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Robert Smith

(c. 1784–6 Jan. 1849),

Robert Smith, originally of Baltimore, Maryland, moved to New Orleans when he was sixteen years old and by the time he was in his early 20s, had set up a grocery business with a partner and bought a house. Smith successfully purchased and emancipated his enslaved wife Annette and their four children Peter, Randolph, Frances Cora, and Henry Clayton in 1836. Due to manumission laws, they were required to leave Louisiana, so the family relocated to Natchez in 1837.

The Smith family were officially licensed to stay in Natchez as of August 1843 and by 1851 had finished construction of a new brick home, the Smith-Bontura-Evans House, on the National Register of Historic Places. Smith built a successful business as a “hackman” in Natchez, which allowed his family and him to thrive for several decades. As a visible, entrepreneurial member of the free Black community and a sexton in the First Presbyterian Church, his presence in town was considerable. At his death in 1858, his obituary noted that “every citizen knew him” and that a great number of people showed up to mourn him, including fifty members of the Temperance Society, at least twenty-five carriages, and fifty people on horses. His wife sold the house in 1860 and the family moved away from Natchez due to tightening restrictions on free Black people leading up to the Civil War.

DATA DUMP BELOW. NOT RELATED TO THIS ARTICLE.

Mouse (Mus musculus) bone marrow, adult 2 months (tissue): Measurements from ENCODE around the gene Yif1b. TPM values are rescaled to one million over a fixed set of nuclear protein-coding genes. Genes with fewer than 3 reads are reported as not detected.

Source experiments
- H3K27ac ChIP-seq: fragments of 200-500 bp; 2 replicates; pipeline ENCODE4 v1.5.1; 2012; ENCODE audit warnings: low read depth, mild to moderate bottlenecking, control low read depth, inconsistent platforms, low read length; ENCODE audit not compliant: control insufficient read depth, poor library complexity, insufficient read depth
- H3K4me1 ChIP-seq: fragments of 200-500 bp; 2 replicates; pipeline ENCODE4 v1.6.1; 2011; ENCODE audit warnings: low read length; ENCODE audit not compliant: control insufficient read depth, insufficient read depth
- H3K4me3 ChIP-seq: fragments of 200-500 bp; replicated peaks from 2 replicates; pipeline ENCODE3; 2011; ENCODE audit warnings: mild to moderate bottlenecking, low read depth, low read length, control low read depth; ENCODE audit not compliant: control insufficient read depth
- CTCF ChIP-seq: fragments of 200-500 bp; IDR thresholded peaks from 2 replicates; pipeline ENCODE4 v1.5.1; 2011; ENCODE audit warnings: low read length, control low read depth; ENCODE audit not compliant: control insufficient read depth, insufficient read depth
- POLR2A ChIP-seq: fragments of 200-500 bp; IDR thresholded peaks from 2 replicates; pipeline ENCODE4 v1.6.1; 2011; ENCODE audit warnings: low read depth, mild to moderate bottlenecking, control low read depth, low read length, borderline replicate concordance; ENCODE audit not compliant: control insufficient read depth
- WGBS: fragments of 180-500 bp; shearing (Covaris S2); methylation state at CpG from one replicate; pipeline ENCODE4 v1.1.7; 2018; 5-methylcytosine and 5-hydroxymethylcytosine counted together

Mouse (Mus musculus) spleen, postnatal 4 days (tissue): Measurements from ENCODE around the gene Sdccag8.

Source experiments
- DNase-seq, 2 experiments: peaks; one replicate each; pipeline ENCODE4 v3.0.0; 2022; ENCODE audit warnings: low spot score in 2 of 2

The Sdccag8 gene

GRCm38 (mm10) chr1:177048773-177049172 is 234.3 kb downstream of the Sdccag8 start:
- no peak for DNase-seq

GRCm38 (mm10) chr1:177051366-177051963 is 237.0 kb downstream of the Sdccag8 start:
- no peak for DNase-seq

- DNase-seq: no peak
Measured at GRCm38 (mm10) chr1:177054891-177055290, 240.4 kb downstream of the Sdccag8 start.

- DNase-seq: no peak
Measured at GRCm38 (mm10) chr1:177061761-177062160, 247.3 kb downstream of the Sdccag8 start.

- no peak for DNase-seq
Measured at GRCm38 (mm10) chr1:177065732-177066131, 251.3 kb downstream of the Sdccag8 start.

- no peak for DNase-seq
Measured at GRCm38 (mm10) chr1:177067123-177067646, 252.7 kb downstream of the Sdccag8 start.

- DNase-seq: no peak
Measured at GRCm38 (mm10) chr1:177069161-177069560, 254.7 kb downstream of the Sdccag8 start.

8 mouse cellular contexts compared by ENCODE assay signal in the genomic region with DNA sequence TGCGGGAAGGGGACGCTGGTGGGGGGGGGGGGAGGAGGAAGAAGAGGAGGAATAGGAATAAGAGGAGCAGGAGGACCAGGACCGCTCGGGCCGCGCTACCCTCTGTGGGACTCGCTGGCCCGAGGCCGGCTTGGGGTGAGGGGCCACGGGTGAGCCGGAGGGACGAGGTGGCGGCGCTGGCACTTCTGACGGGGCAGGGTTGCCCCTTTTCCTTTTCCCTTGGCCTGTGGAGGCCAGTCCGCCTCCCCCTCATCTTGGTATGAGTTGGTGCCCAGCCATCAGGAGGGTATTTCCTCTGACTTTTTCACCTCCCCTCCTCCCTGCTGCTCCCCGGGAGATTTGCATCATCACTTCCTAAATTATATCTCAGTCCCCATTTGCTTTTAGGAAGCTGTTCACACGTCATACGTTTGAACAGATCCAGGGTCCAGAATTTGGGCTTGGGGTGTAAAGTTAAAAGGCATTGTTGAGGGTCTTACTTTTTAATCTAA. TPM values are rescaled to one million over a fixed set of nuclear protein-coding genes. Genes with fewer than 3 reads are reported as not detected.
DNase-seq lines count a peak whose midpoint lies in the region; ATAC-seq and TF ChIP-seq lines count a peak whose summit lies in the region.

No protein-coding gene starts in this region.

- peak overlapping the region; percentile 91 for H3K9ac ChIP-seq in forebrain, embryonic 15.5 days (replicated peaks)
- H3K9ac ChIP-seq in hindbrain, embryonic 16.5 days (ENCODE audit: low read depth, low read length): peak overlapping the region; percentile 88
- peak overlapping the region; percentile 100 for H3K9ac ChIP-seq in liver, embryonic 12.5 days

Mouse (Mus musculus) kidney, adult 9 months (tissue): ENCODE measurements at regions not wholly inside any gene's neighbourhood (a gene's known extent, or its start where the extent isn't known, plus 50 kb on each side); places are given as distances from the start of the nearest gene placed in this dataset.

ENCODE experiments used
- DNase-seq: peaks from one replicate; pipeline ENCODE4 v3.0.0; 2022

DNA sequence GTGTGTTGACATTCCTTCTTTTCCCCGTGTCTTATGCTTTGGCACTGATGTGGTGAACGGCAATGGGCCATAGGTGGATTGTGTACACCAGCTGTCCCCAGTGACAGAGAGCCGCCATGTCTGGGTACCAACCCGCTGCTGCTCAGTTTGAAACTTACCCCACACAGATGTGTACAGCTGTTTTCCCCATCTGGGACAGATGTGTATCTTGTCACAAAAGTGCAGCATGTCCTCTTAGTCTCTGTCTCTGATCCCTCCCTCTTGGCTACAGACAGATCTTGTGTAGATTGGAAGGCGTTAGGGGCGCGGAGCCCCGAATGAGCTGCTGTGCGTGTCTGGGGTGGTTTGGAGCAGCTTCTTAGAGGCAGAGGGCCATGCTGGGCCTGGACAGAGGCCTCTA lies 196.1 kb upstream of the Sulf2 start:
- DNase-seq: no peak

Further Reading

Davis, Edwin Adams, and William Ransom Hogan. The Barber of Natchez (1954).

Davis, Edwin Adams, and William Ransom Hogan, eds. William Johnson’s Natchez: The Antebellum Diary of a Free Negro (1951).

Davis, Ronald L. F. The Black Experience in Natchez, 1720–1880 (1993)

Gould, Virginia Meacham. Chained to the Rock of Adversity: To Be Free, Black & Female in the Old South (1998).

Smith Family Manumission